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Sexually transmitted infections (STIs), also referred to as sexually transmitted diseases (STDs), are infections that can be transmitted from one person to another through vaginal, anal, and oral sexual contact. Often, these infections exhibit mild symptoms or no symptoms at all, making it possible to have an STD without realizing it. Therefore, it is crucial to undergo regular screening for STDs if you are sexually active.

Below are some of the most common STDs among men and women.

What is chlamydia?

Chlamydia is a common, treatable, sexually transmitted disease (STD) that can cause infection in both men and women. If left untreated, chlamydia can cause serious health problems, pelvic inflammatory disease, and infertility. Chlamydia is the first most common STD.

How is chlamydia spread?

Chlamydia can be spread through vaginal, anal, or oral sex. The infection can be carried in vaginal fluids, cum, and pre-cum, and can be spread even if no one cums.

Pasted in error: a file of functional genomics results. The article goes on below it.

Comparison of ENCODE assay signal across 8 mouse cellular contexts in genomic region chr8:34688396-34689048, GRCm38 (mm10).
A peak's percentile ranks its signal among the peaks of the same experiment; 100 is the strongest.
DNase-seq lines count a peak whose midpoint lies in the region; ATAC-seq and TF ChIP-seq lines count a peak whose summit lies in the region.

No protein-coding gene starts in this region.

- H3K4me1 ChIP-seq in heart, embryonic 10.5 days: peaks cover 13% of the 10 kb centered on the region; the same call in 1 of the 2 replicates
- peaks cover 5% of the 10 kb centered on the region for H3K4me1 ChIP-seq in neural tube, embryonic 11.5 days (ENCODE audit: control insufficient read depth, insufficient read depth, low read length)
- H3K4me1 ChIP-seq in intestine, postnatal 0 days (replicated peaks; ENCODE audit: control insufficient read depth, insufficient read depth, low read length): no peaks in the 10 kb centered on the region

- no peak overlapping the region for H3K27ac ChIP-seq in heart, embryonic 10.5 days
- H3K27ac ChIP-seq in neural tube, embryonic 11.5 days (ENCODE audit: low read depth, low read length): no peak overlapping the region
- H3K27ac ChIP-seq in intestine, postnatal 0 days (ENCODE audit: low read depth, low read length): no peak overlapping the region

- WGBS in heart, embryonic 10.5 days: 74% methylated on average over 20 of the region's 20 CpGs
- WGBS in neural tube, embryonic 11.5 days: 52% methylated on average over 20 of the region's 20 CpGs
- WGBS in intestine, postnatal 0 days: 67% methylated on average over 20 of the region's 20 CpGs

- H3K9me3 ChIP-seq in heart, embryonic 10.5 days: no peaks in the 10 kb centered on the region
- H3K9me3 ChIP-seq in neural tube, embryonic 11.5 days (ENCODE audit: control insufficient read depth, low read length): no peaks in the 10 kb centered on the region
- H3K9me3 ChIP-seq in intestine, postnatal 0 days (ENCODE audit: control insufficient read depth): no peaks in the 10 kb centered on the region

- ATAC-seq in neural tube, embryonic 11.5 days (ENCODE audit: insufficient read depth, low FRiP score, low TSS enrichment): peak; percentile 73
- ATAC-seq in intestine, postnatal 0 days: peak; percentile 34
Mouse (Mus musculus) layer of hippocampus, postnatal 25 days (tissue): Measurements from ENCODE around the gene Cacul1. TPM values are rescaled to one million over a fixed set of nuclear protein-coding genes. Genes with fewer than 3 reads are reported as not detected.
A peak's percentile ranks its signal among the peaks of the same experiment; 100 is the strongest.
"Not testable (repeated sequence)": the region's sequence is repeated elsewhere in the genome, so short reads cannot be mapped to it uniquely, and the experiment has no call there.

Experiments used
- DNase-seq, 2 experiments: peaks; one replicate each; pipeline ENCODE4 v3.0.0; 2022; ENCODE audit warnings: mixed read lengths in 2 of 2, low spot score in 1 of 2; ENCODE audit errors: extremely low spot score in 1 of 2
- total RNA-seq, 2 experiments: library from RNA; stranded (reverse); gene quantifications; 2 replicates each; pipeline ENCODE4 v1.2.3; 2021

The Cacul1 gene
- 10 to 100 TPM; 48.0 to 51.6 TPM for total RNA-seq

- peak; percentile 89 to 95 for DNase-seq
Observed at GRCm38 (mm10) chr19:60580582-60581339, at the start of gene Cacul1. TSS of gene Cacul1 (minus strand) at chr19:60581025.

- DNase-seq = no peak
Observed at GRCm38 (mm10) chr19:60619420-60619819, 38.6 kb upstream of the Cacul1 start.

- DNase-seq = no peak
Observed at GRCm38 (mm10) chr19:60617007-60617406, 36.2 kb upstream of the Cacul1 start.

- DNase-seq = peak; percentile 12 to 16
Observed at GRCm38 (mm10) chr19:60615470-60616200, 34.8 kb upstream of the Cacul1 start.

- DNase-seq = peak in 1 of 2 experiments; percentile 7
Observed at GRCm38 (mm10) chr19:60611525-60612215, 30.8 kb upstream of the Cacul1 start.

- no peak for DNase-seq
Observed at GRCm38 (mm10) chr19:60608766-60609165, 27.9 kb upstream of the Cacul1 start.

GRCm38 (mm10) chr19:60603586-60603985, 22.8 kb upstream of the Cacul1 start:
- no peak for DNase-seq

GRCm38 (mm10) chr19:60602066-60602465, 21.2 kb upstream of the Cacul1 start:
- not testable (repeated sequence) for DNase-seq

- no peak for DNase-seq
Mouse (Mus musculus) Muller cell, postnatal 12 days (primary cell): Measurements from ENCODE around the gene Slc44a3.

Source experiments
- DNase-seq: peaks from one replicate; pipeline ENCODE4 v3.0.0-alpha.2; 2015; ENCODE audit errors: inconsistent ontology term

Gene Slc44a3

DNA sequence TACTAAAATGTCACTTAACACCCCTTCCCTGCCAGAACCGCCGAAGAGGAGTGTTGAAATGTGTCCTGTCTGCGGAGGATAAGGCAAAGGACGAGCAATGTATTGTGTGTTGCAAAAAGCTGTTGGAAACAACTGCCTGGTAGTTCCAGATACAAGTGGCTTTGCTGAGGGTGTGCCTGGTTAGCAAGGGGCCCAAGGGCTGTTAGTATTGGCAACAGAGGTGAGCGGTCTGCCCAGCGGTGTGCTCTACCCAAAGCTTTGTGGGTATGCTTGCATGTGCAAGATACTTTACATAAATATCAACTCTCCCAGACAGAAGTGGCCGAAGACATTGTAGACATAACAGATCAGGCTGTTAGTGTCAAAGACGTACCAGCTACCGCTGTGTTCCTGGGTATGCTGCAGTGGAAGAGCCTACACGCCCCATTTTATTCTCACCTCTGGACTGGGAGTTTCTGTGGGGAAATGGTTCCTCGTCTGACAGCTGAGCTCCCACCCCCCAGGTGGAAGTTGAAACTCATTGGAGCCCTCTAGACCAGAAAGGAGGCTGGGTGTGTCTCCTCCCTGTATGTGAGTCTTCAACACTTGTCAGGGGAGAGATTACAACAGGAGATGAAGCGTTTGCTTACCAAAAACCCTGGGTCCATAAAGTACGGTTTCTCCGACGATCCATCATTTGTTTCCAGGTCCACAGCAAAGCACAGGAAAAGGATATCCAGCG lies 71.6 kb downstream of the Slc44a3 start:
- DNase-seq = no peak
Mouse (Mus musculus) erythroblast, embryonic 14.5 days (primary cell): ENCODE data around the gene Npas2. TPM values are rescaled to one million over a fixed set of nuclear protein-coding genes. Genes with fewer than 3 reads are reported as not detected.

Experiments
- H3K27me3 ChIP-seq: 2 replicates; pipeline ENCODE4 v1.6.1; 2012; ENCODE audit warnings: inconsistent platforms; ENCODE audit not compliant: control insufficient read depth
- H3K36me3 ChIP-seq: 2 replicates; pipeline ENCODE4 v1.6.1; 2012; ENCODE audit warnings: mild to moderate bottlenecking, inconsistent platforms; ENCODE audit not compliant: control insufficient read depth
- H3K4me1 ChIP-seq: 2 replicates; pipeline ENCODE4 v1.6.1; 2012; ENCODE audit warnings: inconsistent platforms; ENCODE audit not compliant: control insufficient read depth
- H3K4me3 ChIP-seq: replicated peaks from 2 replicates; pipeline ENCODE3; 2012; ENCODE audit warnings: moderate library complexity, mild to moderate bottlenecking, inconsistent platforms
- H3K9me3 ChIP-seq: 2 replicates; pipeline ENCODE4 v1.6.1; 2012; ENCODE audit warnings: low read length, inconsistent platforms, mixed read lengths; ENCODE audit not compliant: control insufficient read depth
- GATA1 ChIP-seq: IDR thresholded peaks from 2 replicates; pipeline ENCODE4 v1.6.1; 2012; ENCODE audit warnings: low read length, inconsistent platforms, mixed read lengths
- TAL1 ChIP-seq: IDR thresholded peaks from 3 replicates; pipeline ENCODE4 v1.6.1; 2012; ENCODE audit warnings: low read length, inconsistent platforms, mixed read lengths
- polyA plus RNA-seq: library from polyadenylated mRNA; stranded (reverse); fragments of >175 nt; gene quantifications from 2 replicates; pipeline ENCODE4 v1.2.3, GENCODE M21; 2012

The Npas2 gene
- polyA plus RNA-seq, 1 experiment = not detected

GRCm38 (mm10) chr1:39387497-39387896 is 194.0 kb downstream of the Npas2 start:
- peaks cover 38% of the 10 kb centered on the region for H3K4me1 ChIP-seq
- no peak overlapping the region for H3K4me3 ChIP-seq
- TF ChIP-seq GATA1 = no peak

What are the symptoms of chlamydia?

Most people who are infected do not notice any symptoms. Symptoms may not appear until several weeks after being infected. Below are some symptoms you may experience if infected with chlamydia.

Symptoms for Women:

  • White, yellow or grey vaginal discharge that many have an odor

  • Pus in your urine (pyuria)

  • Increased need to urinate

  • Pain or burning sensation when urinating (dysuria)

  • Bleeding in between periods

  • Painful periods

  • Painful intercourse (dyspareunia)

  • Itching or burning in or around the vagina

  • Dull pain in the lower part of your abdomen

Do I need to get tested for chlamydia?

Most men and women with chlamydia do not show symptoms so it is best to get regularly tested especially if you are 25 or younger and are sexually active, 25 or older with multiple and new sexual partners, having sex with a partner who might have other sexual partners, and not practicing safe sex.

How is chlamydia treated?

Chlamydia can be treated and cured with antibiotics. If you test positive for chlamydia, your doctor or nurse will prescribe you antibiotics. Antibiotic treatment must be finished, even if symptoms go away. You should not have sexual intercourse until treatment is done and symptoms are gone.

How can I reduce my risk?

  • Get tested regularly

  • Use condoms, dental dams, etc,

  • Limit your number of sexual partners

  • Don't share sex toys

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